The taxman will soon be ordering those planning dodgy tax avoidance schemes to declare them beforehand and pay the full tax on them up front. Only if HMRC finally decides the scheme is legal will the tax rebate be allowed. This is a very Greek principle, which could help with the problem of bankers’ bonuses.
The 4th century bc Athenian tax system was very progressive: only the richest paid any at all. In times of war, those with a certain value of declared property were liable for an emergency tax (eisphora), levied at 1 or 2 per cent. These wealthy Athenians — numbered in the thousands — were grouped into ‘tax partnerships’, and the state assessed what each partnership had to contribute.
As one might imagine, it was not easy to get the money out of them, especially since a number of reliefs against paying the tax was allowed. So the state devised a duty called proeisphora — ‘prepayment of the eisphora’ — which it imposed on the richest 300 Athenians. These would, of course, already be in a tax partnership, and the state decreed that the three richest in each partnership should pay up front what the whole partnership owed, claiming the money back from the other partners as best they could.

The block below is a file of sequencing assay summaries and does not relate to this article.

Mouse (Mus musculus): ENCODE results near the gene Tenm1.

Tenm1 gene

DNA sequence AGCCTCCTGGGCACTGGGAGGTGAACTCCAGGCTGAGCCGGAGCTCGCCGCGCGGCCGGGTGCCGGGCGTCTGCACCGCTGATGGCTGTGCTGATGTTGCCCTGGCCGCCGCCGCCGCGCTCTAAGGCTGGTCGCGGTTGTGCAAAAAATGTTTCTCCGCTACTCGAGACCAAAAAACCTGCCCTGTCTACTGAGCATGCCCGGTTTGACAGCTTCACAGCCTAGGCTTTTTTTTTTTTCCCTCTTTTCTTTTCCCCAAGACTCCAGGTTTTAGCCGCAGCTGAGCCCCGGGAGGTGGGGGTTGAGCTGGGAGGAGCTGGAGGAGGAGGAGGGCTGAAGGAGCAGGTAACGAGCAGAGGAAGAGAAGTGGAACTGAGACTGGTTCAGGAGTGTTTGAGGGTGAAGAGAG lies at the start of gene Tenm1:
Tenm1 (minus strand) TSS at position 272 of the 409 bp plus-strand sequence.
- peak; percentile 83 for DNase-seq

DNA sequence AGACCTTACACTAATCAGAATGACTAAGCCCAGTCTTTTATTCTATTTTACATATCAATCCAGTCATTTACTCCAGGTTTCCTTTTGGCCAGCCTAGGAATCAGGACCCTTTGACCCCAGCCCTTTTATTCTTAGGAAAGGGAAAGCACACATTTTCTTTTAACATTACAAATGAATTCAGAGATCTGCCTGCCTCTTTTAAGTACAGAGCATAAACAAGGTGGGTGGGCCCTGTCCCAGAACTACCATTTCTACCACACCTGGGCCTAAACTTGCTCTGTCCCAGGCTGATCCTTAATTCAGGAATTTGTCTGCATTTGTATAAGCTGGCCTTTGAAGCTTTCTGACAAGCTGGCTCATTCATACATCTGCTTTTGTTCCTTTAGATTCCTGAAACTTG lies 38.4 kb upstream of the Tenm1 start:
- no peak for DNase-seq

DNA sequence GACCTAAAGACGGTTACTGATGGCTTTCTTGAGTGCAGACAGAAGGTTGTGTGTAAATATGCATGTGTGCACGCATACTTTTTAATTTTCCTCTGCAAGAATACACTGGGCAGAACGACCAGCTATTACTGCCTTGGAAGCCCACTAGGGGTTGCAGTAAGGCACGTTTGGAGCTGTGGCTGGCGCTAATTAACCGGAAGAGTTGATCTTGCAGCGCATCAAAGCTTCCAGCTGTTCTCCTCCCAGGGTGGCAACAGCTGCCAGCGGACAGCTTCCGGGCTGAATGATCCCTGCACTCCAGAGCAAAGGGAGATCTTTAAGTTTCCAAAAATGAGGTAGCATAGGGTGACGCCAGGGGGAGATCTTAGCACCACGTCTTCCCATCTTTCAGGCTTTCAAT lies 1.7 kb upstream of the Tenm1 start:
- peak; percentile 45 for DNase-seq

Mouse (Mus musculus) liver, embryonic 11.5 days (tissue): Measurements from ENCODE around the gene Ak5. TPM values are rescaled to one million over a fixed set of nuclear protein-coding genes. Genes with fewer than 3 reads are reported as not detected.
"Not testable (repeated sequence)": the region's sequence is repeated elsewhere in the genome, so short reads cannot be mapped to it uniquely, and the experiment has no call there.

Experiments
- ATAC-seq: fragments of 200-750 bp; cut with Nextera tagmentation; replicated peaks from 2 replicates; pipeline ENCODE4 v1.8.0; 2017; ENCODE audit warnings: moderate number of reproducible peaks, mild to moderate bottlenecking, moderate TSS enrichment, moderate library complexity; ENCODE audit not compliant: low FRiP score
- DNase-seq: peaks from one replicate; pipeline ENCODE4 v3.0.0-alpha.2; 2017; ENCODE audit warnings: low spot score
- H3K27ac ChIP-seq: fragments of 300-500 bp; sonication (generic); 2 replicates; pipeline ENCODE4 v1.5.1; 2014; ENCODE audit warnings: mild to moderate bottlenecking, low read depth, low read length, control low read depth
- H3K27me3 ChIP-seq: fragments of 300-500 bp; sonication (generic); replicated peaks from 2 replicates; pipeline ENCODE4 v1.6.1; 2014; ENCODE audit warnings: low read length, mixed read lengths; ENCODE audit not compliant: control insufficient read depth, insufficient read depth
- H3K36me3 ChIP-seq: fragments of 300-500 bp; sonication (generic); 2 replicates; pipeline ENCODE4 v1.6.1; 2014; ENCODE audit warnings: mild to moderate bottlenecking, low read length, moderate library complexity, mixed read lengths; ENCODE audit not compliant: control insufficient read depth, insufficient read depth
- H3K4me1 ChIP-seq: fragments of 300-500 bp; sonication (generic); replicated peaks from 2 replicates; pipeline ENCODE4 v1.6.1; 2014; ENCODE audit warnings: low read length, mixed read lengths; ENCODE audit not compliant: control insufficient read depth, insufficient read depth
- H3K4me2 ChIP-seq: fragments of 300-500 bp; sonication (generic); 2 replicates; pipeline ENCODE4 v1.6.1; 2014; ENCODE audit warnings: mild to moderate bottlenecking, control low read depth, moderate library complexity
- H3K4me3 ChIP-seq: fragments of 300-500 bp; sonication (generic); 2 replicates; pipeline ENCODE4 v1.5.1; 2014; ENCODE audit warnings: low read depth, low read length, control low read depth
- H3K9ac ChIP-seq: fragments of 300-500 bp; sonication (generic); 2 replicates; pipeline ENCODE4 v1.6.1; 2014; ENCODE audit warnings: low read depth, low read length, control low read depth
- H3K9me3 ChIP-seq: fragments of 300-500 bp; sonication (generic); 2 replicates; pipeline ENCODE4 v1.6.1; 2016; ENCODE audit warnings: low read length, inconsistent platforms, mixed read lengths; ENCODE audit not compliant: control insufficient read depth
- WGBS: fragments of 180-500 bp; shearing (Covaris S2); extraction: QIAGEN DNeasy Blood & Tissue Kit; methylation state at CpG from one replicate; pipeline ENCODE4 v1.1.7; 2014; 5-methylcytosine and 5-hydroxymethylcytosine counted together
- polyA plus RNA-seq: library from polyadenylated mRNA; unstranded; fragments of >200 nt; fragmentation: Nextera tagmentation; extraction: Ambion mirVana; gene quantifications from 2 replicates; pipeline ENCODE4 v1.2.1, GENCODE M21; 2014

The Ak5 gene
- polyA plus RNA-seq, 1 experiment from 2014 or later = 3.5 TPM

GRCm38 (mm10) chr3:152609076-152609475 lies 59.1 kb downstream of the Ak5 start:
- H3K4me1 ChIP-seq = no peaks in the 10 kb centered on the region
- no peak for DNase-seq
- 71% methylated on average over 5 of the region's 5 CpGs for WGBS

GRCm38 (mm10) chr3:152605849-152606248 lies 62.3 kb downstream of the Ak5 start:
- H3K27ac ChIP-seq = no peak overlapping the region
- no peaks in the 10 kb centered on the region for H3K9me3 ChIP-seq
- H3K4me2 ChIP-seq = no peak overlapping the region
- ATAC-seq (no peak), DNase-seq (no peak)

This caused some grief. The Athenian bank owner Apollodorus reminisced in a case brought after the event: ‘I never did recover the funds I had advanced because I was serving on a trireme, and when I got back I found that others had taken the funds of those with money and those left had nothing.’
But why not apply the system to bankers’ bonuses? The (say) three directors with the biggest bonuses have to pay up front the full tax owed by themselves and all the other directors, and then recover it. They can sort out legitimate claims for rebates between themselves and HMRC. But would they then equalise the bonuses so that no one got more than anyone else? No chance. That would threaten the pecking order and their hallowed self-importance.